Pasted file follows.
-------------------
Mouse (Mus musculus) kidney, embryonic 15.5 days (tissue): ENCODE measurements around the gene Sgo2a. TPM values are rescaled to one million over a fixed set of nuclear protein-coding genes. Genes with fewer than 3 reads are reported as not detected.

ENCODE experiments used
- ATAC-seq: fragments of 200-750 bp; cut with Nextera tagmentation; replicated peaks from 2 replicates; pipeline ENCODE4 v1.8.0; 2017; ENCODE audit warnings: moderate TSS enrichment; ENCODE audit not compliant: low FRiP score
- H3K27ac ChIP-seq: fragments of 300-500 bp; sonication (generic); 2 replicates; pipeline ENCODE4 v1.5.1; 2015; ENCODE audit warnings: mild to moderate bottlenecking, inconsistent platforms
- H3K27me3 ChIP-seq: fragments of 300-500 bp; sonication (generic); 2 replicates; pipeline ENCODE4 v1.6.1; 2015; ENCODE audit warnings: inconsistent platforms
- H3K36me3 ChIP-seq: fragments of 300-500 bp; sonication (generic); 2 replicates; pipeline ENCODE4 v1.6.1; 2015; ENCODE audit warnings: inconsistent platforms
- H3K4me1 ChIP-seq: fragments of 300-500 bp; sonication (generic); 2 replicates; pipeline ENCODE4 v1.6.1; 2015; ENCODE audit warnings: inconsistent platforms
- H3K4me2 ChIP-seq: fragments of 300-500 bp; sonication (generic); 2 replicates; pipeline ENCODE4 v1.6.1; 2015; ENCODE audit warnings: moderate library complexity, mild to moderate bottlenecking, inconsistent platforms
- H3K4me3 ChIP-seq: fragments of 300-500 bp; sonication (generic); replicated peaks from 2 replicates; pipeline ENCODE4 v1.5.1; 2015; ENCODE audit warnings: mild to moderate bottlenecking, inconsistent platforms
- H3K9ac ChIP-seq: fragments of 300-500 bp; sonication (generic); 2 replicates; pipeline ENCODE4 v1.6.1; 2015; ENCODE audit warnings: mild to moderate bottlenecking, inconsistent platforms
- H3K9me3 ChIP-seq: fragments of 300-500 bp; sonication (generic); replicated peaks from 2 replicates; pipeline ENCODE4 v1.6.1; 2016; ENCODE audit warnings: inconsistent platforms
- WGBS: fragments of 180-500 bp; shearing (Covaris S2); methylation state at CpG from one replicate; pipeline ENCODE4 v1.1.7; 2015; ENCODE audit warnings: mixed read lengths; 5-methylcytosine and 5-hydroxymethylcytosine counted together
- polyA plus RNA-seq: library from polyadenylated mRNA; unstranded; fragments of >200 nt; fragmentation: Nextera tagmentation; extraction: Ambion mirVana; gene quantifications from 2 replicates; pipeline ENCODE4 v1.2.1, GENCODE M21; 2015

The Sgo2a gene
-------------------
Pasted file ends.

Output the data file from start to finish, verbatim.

Mouse (Mus musculus) kidney, embryonic 15.5 days (tissue): ENCODE measurements around the gene Sgo2a. TPM values are rescaled to one million over a fixed set of nuclear protein-coding genes. Genes with fewer than 3 reads are reported as not detected.

ENCODE experiments used
- ATAC-seq: fragments of 200-750 bp; cut with Nextera tagmentation; replicated peaks from 2 replicates; pipeline ENCODE4 v1.8.0; 2017; ENCODE audit warnings: moderate TSS enrichment; ENCODE audit not compliant: low FRiP score
- H3K27ac ChIP-seq: fragments of 300-500 bp; sonication (generic); 2 replicates; pipeline ENCODE4 v1.5.1; 2015; ENCODE audit warnings: mild to moderate bottlenecking, inconsistent platforms
- H3K27me3 ChIP-seq: fragments of 300-500 bp; sonication (generic); 2 replicates; pipeline ENCODE4 v1.6.1; 2015; ENCODE audit warnings: inconsistent platforms
- H3K36me3 ChIP-seq: fragments of 300-500 bp; sonication (generic); 2 replicates; pipeline ENCODE4 v1.6.1; 2015; ENCODE audit warnings: inconsistent platforms
- H3K4me1 ChIP-seq: fragments of 300-500 bp; sonication (generic); 2 replicates; pipeline ENCODE4 v1.6.1; 2015; ENCODE audit warnings: inconsistent platforms
- H3K4me2 ChIP-seq: fragments of 300-500 bp; sonication (generic); 2 replicates; pipeline ENCODE4 v1.6.1; 2015; ENCODE audit warnings: moderate library complexity, mild to moderate bottlenecking, inconsistent platforms
- H3K4me3 ChIP-seq: fragments of 300-500 bp; sonication (generic); replicated peaks from 2 replicates; pipeline ENCODE4 v1.5.1; 2015; ENCODE audit warnings: mild to moderate bottlenecking, inconsistent platforms
- H3K9ac ChIP-seq: fragments of 300-500 bp; sonication (generic); 2 replicates; pipeline ENCODE4 v1.6.1; 2015; ENCODE audit warnings: mild to moderate bottlenecking, inconsistent platforms
- H3K9me3 ChIP-seq: fragments of 300-500 bp; sonication (generic); replicated peaks from 2 replicates; pipeline ENCODE4 v1.6.1; 2016; ENCODE audit warnings: inconsistent platforms
- WGBS: fragments of 180-500 bp; shearing (Covaris S2); methylation state at CpG from one replicate; pipeline ENCODE4 v1.1.7; 2015; ENCODE audit warnings: mixed read lengths; 5-methylcytosine and 5-hydroxymethylcytosine counted together
- polyA plus RNA-seq: library from polyadenylated mRNA; unstranded; fragments of >200 nt; fragmentation: Nextera tagmentation; extraction: Ambion mirVana; gene quantifications from 2 replicates; pipeline ENCODE4 v1.2.1, GENCODE M21; 2015

The Sgo2a gene